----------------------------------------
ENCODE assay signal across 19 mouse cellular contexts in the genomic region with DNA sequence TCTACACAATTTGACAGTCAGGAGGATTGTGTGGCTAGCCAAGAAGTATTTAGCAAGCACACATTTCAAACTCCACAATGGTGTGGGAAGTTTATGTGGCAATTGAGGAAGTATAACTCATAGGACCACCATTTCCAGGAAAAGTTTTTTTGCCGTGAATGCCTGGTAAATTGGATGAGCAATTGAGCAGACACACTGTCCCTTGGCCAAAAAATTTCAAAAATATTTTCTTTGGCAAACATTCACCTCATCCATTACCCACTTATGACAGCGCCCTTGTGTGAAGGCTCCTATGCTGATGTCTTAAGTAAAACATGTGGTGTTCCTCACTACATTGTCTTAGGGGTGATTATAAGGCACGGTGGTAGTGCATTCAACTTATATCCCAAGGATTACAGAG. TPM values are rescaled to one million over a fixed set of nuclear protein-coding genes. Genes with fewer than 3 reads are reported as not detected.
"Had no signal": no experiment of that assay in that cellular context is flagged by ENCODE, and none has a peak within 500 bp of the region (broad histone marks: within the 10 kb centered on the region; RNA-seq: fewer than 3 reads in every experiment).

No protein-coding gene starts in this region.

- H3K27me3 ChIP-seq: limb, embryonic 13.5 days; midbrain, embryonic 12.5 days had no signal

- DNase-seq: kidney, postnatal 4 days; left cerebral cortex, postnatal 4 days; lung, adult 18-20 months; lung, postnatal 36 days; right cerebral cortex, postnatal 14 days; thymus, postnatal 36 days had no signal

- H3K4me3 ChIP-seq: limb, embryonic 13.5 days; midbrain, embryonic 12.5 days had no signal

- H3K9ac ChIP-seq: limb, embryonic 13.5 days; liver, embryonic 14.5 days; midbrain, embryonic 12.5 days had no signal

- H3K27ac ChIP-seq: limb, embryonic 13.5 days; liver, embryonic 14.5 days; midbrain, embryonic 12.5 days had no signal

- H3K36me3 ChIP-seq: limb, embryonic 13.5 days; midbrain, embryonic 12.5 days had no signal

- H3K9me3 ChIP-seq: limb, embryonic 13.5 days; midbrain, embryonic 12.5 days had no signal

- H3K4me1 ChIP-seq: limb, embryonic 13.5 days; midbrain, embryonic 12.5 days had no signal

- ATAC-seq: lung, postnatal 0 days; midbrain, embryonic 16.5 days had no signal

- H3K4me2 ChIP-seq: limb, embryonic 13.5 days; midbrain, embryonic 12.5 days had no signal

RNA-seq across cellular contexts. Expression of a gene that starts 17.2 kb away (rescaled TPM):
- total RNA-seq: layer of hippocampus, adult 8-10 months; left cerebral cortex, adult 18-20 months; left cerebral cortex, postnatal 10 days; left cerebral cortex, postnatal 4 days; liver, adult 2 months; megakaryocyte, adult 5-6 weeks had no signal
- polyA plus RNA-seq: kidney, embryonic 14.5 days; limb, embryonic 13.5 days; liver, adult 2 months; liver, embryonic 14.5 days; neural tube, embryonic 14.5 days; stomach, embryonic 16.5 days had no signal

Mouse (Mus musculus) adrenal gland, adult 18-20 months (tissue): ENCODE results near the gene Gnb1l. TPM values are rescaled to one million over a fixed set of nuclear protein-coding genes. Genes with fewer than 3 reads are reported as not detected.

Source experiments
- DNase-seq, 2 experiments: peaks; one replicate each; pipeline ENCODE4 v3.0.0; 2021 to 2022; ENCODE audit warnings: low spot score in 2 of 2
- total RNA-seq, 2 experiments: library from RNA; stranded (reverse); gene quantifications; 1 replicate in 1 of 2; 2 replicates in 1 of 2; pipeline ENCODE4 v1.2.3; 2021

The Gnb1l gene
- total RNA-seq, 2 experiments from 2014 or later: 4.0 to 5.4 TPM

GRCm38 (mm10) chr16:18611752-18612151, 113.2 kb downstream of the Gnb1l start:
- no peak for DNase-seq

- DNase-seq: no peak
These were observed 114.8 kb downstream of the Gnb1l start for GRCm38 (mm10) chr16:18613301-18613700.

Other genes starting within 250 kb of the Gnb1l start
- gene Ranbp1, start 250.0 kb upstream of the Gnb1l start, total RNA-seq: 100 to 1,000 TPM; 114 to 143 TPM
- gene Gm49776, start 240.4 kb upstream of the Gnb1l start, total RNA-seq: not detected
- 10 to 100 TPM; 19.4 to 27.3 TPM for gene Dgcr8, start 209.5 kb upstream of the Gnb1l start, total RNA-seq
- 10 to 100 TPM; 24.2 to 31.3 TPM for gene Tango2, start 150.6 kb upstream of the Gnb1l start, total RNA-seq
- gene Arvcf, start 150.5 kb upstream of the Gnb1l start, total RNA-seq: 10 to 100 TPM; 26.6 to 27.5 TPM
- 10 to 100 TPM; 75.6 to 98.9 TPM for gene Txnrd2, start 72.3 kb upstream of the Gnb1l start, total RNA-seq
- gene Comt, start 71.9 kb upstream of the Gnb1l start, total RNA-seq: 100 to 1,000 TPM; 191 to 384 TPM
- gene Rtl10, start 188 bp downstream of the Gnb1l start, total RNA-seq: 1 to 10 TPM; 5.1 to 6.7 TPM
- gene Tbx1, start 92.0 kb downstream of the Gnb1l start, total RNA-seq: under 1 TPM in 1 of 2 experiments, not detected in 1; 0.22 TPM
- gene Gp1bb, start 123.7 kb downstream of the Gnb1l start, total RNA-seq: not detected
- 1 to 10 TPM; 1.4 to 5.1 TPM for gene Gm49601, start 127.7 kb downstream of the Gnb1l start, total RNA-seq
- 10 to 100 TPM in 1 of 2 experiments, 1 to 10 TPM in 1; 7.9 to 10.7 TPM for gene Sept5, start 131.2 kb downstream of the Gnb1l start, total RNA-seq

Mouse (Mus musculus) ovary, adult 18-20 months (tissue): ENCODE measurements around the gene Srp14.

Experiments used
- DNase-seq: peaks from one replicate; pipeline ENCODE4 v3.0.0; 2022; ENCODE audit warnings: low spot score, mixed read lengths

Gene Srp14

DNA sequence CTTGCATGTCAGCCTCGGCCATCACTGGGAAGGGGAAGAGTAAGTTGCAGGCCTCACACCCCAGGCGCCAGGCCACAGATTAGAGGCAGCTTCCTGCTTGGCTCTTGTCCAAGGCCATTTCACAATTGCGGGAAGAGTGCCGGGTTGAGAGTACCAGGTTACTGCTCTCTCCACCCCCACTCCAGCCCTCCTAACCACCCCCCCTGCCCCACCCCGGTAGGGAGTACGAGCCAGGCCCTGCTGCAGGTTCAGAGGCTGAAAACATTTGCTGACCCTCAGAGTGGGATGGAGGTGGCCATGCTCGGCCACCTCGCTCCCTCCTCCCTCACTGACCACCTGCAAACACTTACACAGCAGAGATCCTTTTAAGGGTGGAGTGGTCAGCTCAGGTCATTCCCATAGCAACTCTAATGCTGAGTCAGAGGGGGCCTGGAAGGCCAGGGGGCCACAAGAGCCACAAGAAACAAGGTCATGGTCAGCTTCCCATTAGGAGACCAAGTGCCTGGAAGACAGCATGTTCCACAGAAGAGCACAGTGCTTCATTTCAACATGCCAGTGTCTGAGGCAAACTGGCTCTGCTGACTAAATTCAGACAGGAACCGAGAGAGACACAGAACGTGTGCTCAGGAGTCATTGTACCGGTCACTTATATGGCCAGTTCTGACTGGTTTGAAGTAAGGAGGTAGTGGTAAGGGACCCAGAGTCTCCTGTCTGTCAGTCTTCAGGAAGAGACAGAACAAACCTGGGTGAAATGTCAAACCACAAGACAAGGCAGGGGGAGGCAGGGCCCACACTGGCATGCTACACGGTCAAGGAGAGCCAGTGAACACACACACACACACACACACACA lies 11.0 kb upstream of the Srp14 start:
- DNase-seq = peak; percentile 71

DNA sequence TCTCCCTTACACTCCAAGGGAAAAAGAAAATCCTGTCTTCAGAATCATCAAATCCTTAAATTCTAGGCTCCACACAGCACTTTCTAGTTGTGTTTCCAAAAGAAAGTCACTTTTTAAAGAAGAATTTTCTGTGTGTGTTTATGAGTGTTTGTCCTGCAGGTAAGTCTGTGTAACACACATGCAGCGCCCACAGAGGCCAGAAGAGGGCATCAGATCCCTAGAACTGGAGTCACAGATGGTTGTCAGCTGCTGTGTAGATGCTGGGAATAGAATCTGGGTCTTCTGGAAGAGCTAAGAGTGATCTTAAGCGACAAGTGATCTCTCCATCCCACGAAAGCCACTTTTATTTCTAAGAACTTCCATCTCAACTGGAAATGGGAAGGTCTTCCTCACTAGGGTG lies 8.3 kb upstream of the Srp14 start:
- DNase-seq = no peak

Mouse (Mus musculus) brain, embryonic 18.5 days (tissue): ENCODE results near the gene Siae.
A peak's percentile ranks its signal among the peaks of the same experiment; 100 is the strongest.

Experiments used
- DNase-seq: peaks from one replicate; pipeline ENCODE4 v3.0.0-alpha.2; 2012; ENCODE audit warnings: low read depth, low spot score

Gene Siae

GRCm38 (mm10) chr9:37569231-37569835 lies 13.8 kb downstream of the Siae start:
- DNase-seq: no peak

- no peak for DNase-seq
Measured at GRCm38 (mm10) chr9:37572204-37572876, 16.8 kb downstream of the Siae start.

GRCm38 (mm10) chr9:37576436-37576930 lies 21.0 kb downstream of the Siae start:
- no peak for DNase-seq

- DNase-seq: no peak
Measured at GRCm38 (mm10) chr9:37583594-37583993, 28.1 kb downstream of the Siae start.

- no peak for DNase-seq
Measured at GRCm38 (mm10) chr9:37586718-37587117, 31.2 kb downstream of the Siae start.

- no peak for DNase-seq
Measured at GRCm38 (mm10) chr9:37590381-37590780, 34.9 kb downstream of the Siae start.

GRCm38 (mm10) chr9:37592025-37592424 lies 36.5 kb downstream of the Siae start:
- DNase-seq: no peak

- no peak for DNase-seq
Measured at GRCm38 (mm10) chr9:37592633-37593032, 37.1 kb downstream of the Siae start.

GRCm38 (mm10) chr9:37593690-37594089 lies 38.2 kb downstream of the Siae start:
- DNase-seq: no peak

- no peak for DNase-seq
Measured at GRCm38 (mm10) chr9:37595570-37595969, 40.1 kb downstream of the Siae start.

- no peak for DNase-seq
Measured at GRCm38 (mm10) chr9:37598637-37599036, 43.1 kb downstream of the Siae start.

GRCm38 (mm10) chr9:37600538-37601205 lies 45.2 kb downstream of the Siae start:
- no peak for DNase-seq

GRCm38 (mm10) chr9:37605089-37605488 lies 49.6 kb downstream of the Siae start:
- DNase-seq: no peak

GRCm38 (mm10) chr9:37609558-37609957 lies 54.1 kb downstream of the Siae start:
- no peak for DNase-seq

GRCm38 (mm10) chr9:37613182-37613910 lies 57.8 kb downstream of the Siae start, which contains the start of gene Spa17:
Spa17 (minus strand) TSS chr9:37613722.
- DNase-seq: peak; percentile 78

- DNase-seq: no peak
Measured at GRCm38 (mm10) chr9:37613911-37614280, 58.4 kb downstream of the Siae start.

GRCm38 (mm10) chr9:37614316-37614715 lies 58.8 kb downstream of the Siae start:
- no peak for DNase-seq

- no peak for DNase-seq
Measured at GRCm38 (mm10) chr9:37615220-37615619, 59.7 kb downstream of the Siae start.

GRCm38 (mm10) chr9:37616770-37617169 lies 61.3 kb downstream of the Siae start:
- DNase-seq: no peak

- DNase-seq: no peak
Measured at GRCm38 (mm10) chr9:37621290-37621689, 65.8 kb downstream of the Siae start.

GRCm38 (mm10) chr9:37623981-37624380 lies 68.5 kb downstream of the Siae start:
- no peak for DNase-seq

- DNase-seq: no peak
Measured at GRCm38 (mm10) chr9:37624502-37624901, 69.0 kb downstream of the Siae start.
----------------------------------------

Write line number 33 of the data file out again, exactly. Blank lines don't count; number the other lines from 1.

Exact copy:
- 10 to 100 TPM; 75.6 to 98.9 TPM for gene Txnrd2, start 72.3 kb upstream of the Gnb1l start, total RNA-seq